I have to focus hard to capture the rare moments of light in an otherwise muddied picture, to see which colours they are; soft pink, brown and white, the colours of our eiderdowns. My sister and I used to enter a world of make-believe in bed at night-time when we would play game shows. Selwyn Toogood was a favourite, “The money or the bag?’” we would shout excitedly, and the Jack Maybury Show when we would clap loudly pretending we knew the answers. Dad would hear us and come in with frowning eyebrows to tell us to ‘get to sleep, or else.’
When the neighbours, Mr and Mrs McBride, got the first tv in the street we were so envious. I could barely understand their broad Scottish accents, but I knew when they said I could watch Mr Ed the Talking Horse. I came home one evening to say I’d watched ‘the witheringnoos’ and it took Dad ages to work out. It was the weather and news. I distinctly remember that moment because Dad laughed out loud which was unusual for my quiet, serious father. It made me feel warm and soft inside.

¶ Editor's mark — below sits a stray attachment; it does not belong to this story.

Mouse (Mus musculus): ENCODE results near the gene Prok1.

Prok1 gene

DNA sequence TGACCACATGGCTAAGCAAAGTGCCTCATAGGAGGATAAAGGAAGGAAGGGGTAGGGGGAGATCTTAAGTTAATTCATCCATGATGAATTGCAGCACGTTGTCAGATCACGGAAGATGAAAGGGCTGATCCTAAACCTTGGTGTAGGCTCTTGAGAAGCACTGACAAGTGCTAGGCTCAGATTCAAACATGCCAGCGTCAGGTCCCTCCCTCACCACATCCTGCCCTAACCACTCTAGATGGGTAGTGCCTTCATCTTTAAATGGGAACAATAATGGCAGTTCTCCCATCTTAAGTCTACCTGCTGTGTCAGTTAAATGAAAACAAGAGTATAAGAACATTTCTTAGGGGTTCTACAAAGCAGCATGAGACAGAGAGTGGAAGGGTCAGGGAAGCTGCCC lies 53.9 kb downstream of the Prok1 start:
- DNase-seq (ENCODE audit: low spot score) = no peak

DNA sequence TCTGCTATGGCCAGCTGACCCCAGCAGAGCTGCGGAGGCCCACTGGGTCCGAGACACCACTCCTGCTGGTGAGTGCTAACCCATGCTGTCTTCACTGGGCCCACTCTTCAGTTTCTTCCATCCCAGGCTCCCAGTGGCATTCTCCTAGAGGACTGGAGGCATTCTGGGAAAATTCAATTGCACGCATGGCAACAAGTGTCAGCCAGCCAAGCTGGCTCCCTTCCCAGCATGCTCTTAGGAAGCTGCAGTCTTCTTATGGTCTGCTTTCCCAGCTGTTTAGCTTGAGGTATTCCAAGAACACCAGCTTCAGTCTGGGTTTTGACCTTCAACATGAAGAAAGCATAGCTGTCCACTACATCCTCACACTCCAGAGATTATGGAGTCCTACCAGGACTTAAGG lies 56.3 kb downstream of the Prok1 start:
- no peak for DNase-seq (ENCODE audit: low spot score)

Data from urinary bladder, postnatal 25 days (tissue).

Julia would like to share her life stories with her six grandchildren. She was raised in Wellington and, as an adult, lived in Australia, Singapore, Hong Kong, Thailand and the United States. She is a counsellor and has also been involved in the re-settlement of refugees in New Zealand.
We lived in a big, draughty house belonging to my grandfather. The bedroom I shared with my two cousins was a happy place until I became very ill with double pneumonia. I was six years old. My cousins were moved to another bedroom, crammed in with other family members and I lay in the darkened, lonely room listening to the hushed voices from the hallway outside my closed bedroom door, worn curtains drawn.
My temperature raged day after day as I lay in bed, covers tucked firmly under my chin by the loving hands of my worried mother. As delirium enveloped me, feeling scared I saw the walls swaying back and forth and the ceiling descending upon me. I felt alone and isolated from the large extended family.